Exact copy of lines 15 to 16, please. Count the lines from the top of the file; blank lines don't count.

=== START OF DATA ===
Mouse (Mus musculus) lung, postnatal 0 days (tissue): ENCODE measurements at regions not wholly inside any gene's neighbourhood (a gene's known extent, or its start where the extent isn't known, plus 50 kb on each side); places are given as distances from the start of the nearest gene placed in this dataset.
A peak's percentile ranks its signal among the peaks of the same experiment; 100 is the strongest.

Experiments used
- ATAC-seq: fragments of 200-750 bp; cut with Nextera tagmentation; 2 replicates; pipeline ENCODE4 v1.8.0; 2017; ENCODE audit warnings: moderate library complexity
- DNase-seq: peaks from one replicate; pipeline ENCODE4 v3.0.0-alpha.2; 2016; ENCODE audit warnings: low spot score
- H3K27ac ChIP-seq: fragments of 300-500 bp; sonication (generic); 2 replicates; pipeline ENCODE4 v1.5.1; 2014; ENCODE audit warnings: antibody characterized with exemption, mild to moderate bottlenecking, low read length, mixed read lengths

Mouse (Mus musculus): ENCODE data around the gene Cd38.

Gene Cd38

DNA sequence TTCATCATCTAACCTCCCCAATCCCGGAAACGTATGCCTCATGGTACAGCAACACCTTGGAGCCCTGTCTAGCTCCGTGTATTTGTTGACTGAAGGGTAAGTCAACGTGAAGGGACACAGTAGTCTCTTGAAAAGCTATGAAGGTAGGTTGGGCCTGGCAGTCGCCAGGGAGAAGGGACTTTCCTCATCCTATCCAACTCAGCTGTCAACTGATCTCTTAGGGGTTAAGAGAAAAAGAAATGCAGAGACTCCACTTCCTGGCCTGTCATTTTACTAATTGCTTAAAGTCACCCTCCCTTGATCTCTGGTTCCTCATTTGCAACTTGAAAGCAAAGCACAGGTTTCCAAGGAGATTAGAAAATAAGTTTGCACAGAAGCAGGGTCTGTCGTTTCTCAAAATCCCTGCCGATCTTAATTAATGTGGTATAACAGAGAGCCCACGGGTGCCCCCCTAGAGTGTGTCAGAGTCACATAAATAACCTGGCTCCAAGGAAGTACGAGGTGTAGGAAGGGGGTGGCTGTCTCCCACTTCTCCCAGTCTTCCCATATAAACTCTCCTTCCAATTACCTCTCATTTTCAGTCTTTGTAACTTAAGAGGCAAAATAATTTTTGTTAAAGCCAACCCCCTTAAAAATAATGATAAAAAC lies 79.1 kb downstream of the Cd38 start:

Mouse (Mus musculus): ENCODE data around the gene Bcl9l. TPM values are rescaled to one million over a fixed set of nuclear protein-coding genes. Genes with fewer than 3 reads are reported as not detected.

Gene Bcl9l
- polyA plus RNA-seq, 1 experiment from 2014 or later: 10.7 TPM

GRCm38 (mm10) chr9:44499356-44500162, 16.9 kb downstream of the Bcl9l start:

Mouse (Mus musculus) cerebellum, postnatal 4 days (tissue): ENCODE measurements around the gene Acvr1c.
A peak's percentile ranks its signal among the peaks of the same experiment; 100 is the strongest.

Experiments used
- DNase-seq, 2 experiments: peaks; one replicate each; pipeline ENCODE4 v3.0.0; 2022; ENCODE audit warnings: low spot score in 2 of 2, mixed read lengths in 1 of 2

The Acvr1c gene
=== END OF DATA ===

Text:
A peak's percentile ranks its signal among the peaks of the same experiment; 100 is the strongest.

Experiments used